As New Special Session Starts, So Does Debate Over 'Blocker Bills'
In the Texas legislature, every rosebush has a thorn.
So-called rosebush bills, or blocker bills, have a unique role that allow senators to delay a debate on a bill, or block a bill’s movement altogether.
It’s typically a tactic used by the legislative minority, but two bills filed by Sen. Kevin Eltife, R-Tyler, could serve as hurdles for lawmakers in the second special session that begins Monday.
The blockers in the legislative football game are typically innocuous bills that look to “beautify” a specific park in a specific county – bills that will sail through committee and make it to the top of the legislative to-do list.
Those bills, however, occupy important real estate. They have precedence over any other bill filed, and require the Senate to secure a two-thirds vote to take up any other legislation, instead of a simple majority, which -- under the Senate's current make up -- requires some help from the other side of the aisle.
Brady says blocker bills function better in the regular session, not in special sessions.
“[Last session] there was no blocker bill because the majority had a very keen interest in passing certain items,” Brady said. “In kind of a more normal special session where, perhaps, the majority’s not sure what they want to do, or they’re trying to work through the nuances of a policy, that’s when you see a blocker bill to ensure that the minority party has an opportunity to participate in deciding and shaping that final policy.”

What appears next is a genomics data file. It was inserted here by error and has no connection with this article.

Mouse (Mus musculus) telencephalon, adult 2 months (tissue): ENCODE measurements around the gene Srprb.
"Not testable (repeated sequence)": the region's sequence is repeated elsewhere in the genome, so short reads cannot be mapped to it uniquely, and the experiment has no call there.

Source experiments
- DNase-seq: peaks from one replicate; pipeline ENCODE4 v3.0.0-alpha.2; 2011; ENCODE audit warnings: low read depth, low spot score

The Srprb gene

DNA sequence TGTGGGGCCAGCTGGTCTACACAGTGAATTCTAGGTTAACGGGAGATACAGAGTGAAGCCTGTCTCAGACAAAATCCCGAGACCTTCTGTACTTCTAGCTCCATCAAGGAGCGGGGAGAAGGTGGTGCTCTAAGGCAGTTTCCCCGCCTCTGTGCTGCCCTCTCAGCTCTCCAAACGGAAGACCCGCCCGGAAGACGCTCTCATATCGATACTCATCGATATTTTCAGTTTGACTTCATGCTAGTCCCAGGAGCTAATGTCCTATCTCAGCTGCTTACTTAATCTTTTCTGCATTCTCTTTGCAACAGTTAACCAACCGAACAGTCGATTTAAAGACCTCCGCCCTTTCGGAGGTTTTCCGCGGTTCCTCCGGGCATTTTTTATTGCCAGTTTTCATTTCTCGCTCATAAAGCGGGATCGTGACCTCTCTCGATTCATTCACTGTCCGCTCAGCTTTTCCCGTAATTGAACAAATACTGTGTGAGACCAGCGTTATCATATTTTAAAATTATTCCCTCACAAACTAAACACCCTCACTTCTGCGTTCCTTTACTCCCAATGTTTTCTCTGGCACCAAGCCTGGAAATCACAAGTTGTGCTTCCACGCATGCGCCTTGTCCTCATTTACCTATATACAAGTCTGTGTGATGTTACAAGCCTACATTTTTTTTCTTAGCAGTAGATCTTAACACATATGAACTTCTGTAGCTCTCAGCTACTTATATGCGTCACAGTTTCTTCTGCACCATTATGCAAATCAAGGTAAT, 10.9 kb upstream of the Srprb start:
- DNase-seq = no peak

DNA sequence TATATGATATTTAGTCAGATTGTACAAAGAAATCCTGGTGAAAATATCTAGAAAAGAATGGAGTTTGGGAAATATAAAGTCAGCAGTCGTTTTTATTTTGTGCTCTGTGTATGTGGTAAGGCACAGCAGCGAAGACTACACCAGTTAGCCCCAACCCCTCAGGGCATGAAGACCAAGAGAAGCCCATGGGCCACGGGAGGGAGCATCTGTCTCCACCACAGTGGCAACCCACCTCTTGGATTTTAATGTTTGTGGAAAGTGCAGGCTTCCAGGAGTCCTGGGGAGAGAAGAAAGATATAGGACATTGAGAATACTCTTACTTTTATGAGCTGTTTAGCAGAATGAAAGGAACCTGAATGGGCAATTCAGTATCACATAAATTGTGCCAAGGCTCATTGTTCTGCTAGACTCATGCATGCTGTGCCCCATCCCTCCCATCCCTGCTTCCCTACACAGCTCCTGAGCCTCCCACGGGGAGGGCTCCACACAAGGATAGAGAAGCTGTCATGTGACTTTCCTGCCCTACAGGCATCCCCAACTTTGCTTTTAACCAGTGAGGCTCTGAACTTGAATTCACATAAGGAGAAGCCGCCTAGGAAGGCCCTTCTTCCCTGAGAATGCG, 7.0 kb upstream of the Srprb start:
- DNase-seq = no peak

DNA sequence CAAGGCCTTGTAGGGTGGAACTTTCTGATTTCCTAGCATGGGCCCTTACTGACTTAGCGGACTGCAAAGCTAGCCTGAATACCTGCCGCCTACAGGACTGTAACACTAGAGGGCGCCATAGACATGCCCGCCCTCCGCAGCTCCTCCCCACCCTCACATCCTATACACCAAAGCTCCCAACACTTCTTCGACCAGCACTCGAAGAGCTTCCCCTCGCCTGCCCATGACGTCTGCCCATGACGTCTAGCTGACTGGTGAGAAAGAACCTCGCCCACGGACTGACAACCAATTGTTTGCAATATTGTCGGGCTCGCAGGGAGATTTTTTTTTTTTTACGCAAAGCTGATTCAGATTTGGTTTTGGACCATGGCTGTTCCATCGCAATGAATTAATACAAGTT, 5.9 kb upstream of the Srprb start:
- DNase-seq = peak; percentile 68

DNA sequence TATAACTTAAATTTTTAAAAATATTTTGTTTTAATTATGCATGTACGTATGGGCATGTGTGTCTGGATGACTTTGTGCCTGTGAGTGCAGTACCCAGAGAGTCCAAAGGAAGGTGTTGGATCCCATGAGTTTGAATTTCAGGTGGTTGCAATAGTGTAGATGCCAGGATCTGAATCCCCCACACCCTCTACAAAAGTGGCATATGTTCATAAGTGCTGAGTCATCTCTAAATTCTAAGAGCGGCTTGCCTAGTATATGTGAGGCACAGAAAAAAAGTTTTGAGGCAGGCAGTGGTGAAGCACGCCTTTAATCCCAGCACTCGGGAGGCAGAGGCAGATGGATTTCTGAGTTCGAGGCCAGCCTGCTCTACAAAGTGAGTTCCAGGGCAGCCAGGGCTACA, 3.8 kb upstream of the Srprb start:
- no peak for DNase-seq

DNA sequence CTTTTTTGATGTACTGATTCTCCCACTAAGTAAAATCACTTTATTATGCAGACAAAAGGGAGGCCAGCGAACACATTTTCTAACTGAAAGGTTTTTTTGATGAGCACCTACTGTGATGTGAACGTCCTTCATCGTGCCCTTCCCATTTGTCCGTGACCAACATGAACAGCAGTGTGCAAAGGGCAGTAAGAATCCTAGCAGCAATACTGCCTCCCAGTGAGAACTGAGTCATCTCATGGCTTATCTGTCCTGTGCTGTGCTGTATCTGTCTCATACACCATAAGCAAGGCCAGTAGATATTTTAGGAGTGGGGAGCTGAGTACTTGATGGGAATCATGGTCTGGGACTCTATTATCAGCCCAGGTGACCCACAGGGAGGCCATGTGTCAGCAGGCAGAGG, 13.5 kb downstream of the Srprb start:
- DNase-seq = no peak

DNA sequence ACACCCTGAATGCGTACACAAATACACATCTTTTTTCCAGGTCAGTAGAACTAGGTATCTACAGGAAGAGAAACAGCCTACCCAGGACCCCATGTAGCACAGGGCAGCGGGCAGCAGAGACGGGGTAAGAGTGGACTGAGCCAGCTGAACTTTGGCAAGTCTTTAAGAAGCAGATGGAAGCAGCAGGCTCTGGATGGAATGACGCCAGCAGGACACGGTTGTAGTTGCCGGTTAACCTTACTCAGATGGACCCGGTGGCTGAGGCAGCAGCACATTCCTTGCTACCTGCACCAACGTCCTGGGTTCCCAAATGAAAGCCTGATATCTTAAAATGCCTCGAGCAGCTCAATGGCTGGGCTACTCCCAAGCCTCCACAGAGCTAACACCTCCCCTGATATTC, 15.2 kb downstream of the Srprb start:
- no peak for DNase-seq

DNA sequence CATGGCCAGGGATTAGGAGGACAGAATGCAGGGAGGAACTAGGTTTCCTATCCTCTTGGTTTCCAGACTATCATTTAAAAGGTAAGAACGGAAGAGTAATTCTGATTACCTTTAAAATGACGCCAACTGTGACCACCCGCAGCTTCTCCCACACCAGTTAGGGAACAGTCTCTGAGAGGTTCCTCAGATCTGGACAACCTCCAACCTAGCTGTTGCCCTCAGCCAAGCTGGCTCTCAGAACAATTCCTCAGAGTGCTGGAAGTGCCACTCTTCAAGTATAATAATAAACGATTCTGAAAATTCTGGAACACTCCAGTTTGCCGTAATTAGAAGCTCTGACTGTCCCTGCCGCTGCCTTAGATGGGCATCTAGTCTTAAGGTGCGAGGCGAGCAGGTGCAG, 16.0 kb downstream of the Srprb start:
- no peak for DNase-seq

Eltife has filed two bills for the next special session intended to be blockers. SB 10 is a bill that would establish a statewide organization for park beautification, and SJR 4, is a proposed constitutional amendment relating to appropriations for the preservation and perpetuation of certain items of historical value; allowing the legislature and state agencies to accept on behalf of the state gifts of items of historical value and contributions to purchase such items.
The bills could exist to derail failed abortion legislation from the last session. Brady calls Eltife’s introduction of the bill “interesting” and said that he didn’t expect the legislature to drag its feet on such a contentious issue.
“I think the pro-life advocates believe the legislature has stalled long enough,” Brady said. “So I think that senators who have to face a large, pro-life voter contingent in their primaries are not going to want to be seen as stalling legislation by agreeing to let the blocker bill mechanism be used.”
Sen. Eltife said he just wants to reach consensus on the issues before the legislature.
“It makes people work together," Eltife said. "I see it more as urban versus rural on a lot of issues. Not just Republican versus Democrat. It requires us to have 21 votes, which means we have to work together on issues and, you know, I think we work better with the two-thirds rule. And, so, I filed the blocker bills.”
To have any effect, though, those bills must still be referred to and approved by a committee. Whether that will happen remains to be seen.